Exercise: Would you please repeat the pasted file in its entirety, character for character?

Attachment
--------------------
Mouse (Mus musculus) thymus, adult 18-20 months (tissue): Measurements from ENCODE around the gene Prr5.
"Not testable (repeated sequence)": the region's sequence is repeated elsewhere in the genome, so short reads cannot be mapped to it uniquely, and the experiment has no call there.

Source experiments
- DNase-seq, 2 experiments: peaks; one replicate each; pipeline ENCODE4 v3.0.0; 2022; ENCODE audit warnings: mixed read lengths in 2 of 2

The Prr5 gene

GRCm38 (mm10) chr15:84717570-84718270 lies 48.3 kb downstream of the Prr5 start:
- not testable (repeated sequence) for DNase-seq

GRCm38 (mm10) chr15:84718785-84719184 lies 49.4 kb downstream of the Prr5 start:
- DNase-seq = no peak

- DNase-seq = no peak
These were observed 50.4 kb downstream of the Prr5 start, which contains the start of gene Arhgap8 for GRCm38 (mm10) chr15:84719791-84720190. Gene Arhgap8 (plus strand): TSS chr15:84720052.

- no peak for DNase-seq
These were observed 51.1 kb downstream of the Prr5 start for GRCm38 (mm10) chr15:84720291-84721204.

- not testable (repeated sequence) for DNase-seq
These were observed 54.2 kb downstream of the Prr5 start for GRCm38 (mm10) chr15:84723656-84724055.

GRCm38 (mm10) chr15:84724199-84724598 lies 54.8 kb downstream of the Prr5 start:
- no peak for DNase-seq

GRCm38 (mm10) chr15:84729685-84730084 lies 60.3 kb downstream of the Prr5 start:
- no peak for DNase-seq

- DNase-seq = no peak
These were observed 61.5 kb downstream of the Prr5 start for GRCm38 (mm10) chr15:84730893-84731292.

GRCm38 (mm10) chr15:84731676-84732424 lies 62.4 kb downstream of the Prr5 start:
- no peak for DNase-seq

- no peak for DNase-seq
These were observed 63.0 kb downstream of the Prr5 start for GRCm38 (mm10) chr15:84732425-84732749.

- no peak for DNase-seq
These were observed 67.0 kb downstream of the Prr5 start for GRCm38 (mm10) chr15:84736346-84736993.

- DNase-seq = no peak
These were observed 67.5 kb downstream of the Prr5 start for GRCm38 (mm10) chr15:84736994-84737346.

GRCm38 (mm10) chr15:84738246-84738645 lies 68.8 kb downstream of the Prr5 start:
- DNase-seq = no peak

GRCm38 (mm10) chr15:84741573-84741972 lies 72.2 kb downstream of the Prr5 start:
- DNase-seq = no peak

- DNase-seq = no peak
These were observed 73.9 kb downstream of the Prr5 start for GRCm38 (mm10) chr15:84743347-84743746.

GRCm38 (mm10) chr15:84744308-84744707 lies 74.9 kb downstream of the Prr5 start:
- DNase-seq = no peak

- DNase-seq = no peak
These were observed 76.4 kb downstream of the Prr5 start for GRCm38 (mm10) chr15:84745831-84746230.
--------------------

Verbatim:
Mouse (Mus musculus) thymus, adult 18-20 months (tissue): Measurements from ENCODE around the gene Prr5.
"Not testable (repeated sequence)": the region's sequence is repeated elsewhere in the genome, so short reads cannot be mapped to it uniquely, and the experiment has no call there.

Source experiments
- DNase-seq, 2 experiments: peaks; one replicate each; pipeline ENCODE4 v3.0.0; 2022; ENCODE audit warnings: mixed read lengths in 2 of 2

The Prr5 gene

GRCm38 (mm10) chr15:84717570-84718270 lies 48.3 kb downstream of the Prr5 start:
- not testable (repeated sequence) for DNase-seq

GRCm38 (mm10) chr15:84718785-84719184 lies 49.4 kb downstream of the Prr5 start:
- DNase-seq = no peak

- DNase-seq = no peak
These were observed 50.4 kb downstream of the Prr5 start, which contains the start of gene Arhgap8 for GRCm38 (mm10) chr15:84719791-84720190. Gene Arhgap8 (plus strand): TSS chr15:84720052.

- no peak for DNase-seq
These were observed 51.1 kb downstream of the Prr5 start for GRCm38 (mm10) chr15:84720291-84721204.

- not testable (repeated sequence) for DNase-seq
These were observed 54.2 kb downstream of the Prr5 start for GRCm38 (mm10) chr15:84723656-84724055.

GRCm38 (mm10) chr15:84724199-84724598 lies 54.8 kb downstream of the Prr5 start:
- no peak for DNase-seq

GRCm38 (mm10) chr15:84729685-84730084 lies 60.3 kb downstream of the Prr5 start:
- no peak for DNase-seq

- DNase-seq = no peak
These were observed 61.5 kb downstream of the Prr5 start for GRCm38 (mm10) chr15:84730893-84731292.

GRCm38 (mm10) chr15:84731676-84732424 lies 62.4 kb downstream of the Prr5 start:
- no peak for DNase-seq

- no peak for DNase-seq
These were observed 63.0 kb downstream of the Prr5 start for GRCm38 (mm10) chr15:84732425-84732749.

- no peak for DNase-seq
These were observed 67.0 kb downstream of the Prr5 start for GRCm38 (mm10) chr15:84736346-84736993.

- DNase-seq = no peak
These were observed 67.5 kb downstream of the Prr5 start for GRCm38 (mm10) chr15:84736994-84737346.

GRCm38 (mm10) chr15:84738246-84738645 lies 68.8 kb downstream of the Prr5 start:
- DNase-seq = no peak

GRCm38 (mm10) chr15:84741573-84741972 lies 72.2 kb downstream of the Prr5 start:
- DNase-seq = no peak

- DNase-seq = no peak
These were observed 73.9 kb downstream of the Prr5 start for GRCm38 (mm10) chr15:84743347-84743746.

GRCm38 (mm10) chr15:84744308-84744707 lies 74.9 kb downstream of the Prr5 start:
- DNase-seq = no peak

- DNase-seq = no peak
These were observed 76.4 kb downstream of the Prr5 start for GRCm38 (mm10) chr15:84745831-84746230.